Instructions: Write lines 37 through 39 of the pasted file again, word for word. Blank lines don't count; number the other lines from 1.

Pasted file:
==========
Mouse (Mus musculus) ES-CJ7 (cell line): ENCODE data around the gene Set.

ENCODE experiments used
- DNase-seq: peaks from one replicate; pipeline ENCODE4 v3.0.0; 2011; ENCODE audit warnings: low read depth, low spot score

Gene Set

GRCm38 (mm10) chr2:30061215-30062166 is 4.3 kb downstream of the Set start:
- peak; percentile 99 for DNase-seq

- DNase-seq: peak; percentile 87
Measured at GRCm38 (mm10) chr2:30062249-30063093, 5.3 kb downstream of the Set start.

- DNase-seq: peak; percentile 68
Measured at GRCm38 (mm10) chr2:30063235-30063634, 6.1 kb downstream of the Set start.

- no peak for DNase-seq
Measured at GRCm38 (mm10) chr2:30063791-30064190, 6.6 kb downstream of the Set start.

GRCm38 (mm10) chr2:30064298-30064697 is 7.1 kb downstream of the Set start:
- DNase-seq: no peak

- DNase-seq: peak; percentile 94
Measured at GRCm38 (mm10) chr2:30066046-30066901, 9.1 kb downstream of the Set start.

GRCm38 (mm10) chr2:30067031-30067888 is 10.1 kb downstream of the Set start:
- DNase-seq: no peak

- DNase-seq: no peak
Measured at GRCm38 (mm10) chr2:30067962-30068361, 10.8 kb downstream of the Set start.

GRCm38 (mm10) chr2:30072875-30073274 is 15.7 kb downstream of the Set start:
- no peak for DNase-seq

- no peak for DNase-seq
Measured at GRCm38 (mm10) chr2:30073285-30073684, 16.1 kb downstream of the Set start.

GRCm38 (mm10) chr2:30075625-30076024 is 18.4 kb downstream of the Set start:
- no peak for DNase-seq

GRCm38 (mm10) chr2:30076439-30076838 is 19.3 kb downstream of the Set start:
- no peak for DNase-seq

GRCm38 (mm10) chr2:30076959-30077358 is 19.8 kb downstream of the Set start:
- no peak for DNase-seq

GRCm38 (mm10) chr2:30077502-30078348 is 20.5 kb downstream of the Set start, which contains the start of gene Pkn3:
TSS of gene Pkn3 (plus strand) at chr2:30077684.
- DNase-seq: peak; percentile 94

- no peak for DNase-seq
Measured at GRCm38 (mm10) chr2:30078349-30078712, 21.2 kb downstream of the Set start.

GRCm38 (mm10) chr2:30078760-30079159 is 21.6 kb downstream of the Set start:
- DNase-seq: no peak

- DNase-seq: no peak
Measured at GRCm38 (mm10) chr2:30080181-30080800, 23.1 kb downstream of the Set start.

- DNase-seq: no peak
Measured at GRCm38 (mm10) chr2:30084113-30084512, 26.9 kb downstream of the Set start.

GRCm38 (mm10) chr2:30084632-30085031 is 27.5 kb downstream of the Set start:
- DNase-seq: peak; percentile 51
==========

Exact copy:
- DNase-seq: no peak

- DNase-seq: no peak
Measured at GRCm38 (mm10) chr2:30080181-30080800, 23.1 kb downstream of the Set start.